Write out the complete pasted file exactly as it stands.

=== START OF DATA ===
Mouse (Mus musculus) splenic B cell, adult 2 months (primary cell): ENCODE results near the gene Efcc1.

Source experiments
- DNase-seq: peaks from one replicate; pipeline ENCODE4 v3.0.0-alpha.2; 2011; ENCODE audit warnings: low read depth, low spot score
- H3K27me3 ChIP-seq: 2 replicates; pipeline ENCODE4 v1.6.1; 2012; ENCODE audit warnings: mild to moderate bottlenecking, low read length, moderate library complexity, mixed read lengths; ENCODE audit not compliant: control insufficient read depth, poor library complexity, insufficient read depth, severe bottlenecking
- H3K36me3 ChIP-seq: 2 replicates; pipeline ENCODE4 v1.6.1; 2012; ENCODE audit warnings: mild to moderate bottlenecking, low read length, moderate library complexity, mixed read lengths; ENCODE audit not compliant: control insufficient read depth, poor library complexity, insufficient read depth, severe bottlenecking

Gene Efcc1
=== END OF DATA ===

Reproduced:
Mouse (Mus musculus) splenic B cell, adult 2 months (primary cell): ENCODE results near the gene Efcc1.

Source experiments
- DNase-seq: peaks from one replicate; pipeline ENCODE4 v3.0.0-alpha.2; 2011; ENCODE audit warnings: low read depth, low spot score
- H3K27me3 ChIP-seq: 2 replicates; pipeline ENCODE4 v1.6.1; 2012; ENCODE audit warnings: mild to moderate bottlenecking, low read length, moderate library complexity, mixed read lengths; ENCODE audit not compliant: control insufficient read depth, poor library complexity, insufficient read depth, severe bottlenecking
- H3K36me3 ChIP-seq: 2 replicates; pipeline ENCODE4 v1.6.1; 2012; ENCODE audit warnings: mild to moderate bottlenecking, low read length, moderate library complexity, mixed read lengths; ENCODE audit not compliant: control insufficient read depth, poor library complexity, insufficient read depth, severe bottlenecking

Gene Efcc1